This could have been a mildly interesting story. US house prices are falling and credit is becoming more expensive, which is not exactly the way many consumers bet a few years ago. They were taking a calculated gamble that their asset value would reliably go up, and interest rates would remain low, thereby covering a home loan they wouldn’t otherwise be able to afford. They bet wrong. Result? Foreclosure. And the result of a spate of foreclosures? Many unoccupied houses, repossessed by banks, now find themselves going cheap in a buyers’ market.
So far, this is elementary stuff, although Democrats are trying hard to complicate matters by outbidding each other with dumb populist promises, funded with money they expropriate from responsible borrowers who didn’t bet wrong.
But now, what happens to these empty properties, besides depressing market prices? As you can imagine, vandalism and looting is becoming a bit of a problem. Metals and expensive fixings such as airconditioner units left in empty houses are tempting targets, after all.
Here’s how one Jason Szep from Reuters spins the story:
Some homes worth less than their copper pipes
BROCKTON, Massachusetts (Reuters) – Shards of broken glass outside the basement window of 31 Vine Street hint at the destruction inside the three-story home.
Thieves smashed the window to break in and then gutted the property for its copper pipes — a crime that has spread across the United States as the economy slows and foreclosed homes stand empty and vulnerable.
Perhaps the looters figured that the house would be slightly harder to fence than copper. Which makes them smarter than this reporter.
It should be noted that this article was published on 1 April. However, the feature’s length, the perfectly serious vein in which the rest of it continues, and the Massachusetts dateline suggests this is mere coincidence. Jokes only work if you consciously intend to make them.
The story talks about houses being sold for “$100″. Granted, that would be less than their copper pipes, assuming that they had any. It’s not like the story gives further detail on such bargains, such as what condition the house is in, where it is located, whether there are any buyers in the market, whether it was sold in a firesale at auction, or whether it includes the mortgage. If it’s a gag, it’s braindead. My bet is that it’s either a misprint or a misquote, and if I had to choose, I’d wager it’s a misquote.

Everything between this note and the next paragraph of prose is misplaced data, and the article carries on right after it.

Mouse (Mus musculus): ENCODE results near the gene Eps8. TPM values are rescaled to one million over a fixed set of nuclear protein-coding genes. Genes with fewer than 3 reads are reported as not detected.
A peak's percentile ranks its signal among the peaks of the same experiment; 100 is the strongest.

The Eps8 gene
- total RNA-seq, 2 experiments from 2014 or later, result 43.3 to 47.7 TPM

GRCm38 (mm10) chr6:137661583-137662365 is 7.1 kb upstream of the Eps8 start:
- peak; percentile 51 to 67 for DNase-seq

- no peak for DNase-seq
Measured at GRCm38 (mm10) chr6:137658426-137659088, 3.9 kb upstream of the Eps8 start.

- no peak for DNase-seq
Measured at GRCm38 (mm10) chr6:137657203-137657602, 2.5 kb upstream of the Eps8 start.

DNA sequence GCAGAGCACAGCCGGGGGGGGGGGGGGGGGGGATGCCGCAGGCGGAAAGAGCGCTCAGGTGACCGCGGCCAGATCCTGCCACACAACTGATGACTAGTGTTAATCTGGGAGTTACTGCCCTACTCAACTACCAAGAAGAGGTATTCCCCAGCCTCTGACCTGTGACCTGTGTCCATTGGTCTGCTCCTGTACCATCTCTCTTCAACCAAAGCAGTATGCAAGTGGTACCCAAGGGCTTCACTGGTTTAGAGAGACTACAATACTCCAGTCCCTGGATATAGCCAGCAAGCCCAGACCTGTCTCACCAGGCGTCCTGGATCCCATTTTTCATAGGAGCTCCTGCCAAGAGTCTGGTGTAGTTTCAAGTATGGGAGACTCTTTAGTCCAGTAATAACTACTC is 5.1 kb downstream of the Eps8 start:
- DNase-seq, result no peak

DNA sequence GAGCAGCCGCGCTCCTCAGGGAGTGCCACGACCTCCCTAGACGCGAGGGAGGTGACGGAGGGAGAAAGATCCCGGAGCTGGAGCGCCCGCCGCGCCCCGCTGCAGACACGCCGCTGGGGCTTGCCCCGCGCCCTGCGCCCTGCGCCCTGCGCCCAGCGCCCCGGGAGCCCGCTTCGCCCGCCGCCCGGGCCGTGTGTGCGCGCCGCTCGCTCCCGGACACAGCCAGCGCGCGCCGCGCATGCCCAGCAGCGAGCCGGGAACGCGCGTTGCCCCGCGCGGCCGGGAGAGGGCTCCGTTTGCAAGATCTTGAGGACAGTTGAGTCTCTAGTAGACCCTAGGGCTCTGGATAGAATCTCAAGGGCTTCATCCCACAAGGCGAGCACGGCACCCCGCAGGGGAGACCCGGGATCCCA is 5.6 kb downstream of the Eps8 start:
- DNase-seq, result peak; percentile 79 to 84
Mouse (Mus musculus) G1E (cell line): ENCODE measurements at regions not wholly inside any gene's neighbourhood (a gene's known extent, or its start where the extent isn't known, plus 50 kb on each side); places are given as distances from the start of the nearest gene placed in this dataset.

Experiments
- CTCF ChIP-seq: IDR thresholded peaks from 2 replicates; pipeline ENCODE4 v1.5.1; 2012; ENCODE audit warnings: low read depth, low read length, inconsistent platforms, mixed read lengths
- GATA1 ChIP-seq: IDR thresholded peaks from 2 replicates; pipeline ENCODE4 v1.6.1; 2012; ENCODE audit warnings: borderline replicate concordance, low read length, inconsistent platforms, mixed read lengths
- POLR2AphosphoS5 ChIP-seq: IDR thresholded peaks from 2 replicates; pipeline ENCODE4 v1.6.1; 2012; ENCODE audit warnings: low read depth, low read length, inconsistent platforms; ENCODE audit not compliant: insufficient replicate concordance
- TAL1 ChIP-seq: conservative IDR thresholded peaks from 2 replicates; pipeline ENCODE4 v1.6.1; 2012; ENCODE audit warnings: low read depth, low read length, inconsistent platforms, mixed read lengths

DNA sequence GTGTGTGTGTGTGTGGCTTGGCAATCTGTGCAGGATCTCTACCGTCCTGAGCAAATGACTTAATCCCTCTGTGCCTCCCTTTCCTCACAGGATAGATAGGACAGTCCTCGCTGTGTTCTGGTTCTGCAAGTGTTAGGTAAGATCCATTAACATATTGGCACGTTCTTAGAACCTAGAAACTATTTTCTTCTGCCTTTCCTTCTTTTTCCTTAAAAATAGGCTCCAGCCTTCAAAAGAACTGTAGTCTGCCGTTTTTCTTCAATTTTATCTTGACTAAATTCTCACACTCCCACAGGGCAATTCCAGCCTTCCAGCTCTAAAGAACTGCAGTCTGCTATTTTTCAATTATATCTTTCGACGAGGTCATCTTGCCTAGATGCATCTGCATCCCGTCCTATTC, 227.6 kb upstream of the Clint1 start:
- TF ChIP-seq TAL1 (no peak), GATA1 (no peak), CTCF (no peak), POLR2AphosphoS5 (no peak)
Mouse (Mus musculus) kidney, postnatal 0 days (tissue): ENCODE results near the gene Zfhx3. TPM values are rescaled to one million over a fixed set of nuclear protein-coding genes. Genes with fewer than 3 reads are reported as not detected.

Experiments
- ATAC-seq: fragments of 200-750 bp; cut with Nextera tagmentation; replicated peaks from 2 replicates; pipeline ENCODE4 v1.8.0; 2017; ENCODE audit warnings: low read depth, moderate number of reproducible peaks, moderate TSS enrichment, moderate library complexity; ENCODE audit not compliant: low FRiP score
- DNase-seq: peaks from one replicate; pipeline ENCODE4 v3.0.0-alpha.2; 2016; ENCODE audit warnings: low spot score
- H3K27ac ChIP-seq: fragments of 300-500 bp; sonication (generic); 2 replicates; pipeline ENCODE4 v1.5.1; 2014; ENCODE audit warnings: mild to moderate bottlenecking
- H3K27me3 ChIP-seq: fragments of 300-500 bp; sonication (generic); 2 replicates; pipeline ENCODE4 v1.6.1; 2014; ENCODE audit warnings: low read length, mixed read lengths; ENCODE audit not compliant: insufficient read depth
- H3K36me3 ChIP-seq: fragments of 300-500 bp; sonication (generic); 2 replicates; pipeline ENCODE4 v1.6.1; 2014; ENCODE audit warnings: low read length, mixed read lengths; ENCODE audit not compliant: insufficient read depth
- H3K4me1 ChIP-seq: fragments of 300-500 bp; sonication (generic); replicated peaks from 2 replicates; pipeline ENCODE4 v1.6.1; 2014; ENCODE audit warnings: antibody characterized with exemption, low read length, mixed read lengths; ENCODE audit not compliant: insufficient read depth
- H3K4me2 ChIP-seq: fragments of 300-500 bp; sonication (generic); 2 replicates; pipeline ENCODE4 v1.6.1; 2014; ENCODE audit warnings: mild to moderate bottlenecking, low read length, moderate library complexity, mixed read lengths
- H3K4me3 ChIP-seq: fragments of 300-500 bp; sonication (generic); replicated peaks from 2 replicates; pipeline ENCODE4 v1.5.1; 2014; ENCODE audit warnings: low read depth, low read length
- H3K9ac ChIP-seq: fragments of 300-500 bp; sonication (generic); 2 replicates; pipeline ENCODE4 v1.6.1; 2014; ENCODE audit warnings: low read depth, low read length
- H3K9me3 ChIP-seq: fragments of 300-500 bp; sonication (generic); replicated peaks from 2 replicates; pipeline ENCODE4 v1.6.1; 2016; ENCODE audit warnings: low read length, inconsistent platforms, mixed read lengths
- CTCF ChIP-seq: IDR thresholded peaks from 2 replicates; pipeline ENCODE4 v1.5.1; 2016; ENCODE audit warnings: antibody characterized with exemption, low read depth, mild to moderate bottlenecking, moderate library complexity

If that was the basis of a joke, however, consider this:
In Brockton, which suffered 400 foreclosures last year, blamed largely on predatory lending [sic], and which is bracing for another 400 this year, Charney said the thieves inflicted about $15,000 of damage on the home on Vine Street. […] After haggling, the bank shaved $5,000 off the $105,000 price.
Clearly, Reuters reporters are not beyond parroting partisan political rhetoric, such as “predatory lending”. Last time I checked, predators use force against prey, but mortgages are voluntary contracts in which one party stumps up a great deal of cash, and the other party vouches for their ability and intent to pay off the loan. If one party were to breach that contract, the other party can only make the best of a bad situation, and exercise whatever rights they have to compensate for their losses. Reuters calls it “predatory lending”. I’ll see them and raise them “greedy borrowing”. And I’m not bluffing when I say I might throw in “fraud”.
Not that Reutervillians would understand elementary economics, to judge by their arithmetic. Not that Reutervillians understand the difference between reporting and editorialising, judging by their ability to draw sweeping conclusions from a sample of one. Not that Reutervillians grasp the complex nuances of the conditional value and positional magnitude of the zero digit in our numerical notation, judging from the fact that the very house used in the example is worth $105 000, which, according to the headline, is less than the $15 000 in damage caused by the looters. Perhaps they were referring to the actual price of the stolen copper, but then they’d surely report on the fellow walking down the street with 13.5 tons of copper wiring in his hands. And that would be funny.
Thanks to some straight-up, hard-nosed, unbiased reporting, we now know that when it suits the political leanings of the reporter, $15 000 exceeds $105 000. Nice to know Reuterville still has its share of village idiots.